At the hearing, Judge Podoprigorov, the same man who had authorized Sergei’s arrest, and was sanctioned under the Magnitsky Act, extended Vladimir’s detention for six months. He refused to hear any appeals about Vladimir’s deteriorating health.
He then announced Vladimir’s trial would be held behind closed doors. This was an obvious tactic to prevent Vladimir from seeing relatives and friends for the first time in nearly a year. (Vladimir has been denied all personal communications while in custody.) It would also cut him off from public support, journalists, and Western diplomats who had planned to attend the hearings.
On March 13, the trial against Vladimir began. He sat alone in a glass cage, holding a copy of Aleksandr Solzhenitsyn’s The Oak and the Calf, a book that had been banned under the Soviets. This was a clear symbol of defiance in the face of his oppressors.
Kornilova Daria @dnk112Vladimir Kara Murza in Russian detention reading
As promised, there was no press, no human rights activists, no consular officials. Like in the Soviet times, there was a troika of three judges, which included the sanctioned judge, Sergey Podoprigorov.
The fix was obviously in.
On April 17, 2023, Vladimir was found guilty of treason and sentenced to 25 years in a Russian prison. This is the longest current term for any political prisoner in Russia, and is longer than the maximum sentences for rape that results in death (20 years); kidnapping (12 years); terrorism (15 years); and aggravated assault and robbery (15 years).
Before his sentencing, Vladimir read a statement to the court. Most defendants plead their innocence, but since Vladimir had committed no crime, he did no such thing. Vladimir stood by every public statement he had made for which he was being prosecuted. He proudly and fully condemned the war and the Putin regime.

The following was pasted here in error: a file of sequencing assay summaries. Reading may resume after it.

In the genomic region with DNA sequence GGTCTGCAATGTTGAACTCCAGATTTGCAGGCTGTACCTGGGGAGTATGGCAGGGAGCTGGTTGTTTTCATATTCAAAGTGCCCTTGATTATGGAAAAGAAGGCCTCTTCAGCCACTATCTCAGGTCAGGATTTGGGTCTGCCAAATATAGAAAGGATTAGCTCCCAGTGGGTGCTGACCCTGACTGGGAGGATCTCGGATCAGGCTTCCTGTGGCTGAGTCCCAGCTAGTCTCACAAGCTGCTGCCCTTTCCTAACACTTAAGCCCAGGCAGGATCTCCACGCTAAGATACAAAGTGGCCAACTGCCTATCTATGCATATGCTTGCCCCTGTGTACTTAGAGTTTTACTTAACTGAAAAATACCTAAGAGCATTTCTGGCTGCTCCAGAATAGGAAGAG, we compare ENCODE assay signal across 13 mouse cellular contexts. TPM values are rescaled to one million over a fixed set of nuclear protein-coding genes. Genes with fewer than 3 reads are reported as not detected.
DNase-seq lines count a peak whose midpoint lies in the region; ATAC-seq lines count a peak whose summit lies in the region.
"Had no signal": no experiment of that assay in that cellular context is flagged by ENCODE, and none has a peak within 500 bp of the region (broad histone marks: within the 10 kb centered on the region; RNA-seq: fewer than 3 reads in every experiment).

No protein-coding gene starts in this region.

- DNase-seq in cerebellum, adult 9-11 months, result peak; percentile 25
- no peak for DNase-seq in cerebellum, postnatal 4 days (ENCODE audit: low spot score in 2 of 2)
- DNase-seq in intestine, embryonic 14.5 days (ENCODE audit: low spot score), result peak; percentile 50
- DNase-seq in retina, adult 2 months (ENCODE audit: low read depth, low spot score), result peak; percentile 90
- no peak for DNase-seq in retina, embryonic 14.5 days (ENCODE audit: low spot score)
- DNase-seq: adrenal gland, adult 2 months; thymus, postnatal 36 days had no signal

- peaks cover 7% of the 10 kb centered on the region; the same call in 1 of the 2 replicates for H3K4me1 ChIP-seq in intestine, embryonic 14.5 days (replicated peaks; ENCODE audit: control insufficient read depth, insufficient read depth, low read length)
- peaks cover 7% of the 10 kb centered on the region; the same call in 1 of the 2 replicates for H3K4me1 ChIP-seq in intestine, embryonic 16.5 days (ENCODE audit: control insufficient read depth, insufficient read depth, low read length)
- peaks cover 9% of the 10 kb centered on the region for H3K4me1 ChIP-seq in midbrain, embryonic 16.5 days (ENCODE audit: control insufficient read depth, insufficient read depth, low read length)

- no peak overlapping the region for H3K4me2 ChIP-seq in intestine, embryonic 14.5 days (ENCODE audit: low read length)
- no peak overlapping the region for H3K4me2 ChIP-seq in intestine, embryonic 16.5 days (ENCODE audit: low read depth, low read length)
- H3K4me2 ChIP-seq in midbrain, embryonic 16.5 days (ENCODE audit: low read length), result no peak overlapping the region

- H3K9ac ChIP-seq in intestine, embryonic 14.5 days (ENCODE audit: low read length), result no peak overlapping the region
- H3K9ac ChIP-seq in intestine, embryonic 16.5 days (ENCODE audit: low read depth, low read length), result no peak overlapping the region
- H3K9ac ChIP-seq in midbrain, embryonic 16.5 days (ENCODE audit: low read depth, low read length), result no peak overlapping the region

Even though he was facing 25 years in prison, he finished by saying, “The day will come when the darkness over our country will dissipate. When black will be called black and white will be called white; when at the official level it will be recognized that two times two is still four; when a war will be called a war, and a usurper a usurper; and when those who kindled and unleashed this war, rather than those who tried to stop it, will be recognized as criminals … Even today, even in the darkness surrounding us, even sitting in this cage, I love my country and believe in our people. I believe that we can walk this path.”
The last time I saw Vladimir, at dinner that night in London, I’d told him I didn’t want to spend the next 10 years fighting to get him out of prison. But since April 12, 2022, that’s exactly what I’ve been doing and that’s what I will continue to do. Not only is he crucial to me as a friend and colleague, but it’s also vitally important to the West that he survives and is free. We’ve done an amazing job supporting the Ukrainians, but we also need to help Russians who are brave enough to stand up to Vladimir Putin. If Russia is ever going to be free, it will be led by Vladimir and people like him.
On the day of his sentencing, I gave an interview to the BBC. At the end, the interviewer asked that if I could speak to Vladimir, what would I say?
I replied, “Sit tight. We’re coming to get you.”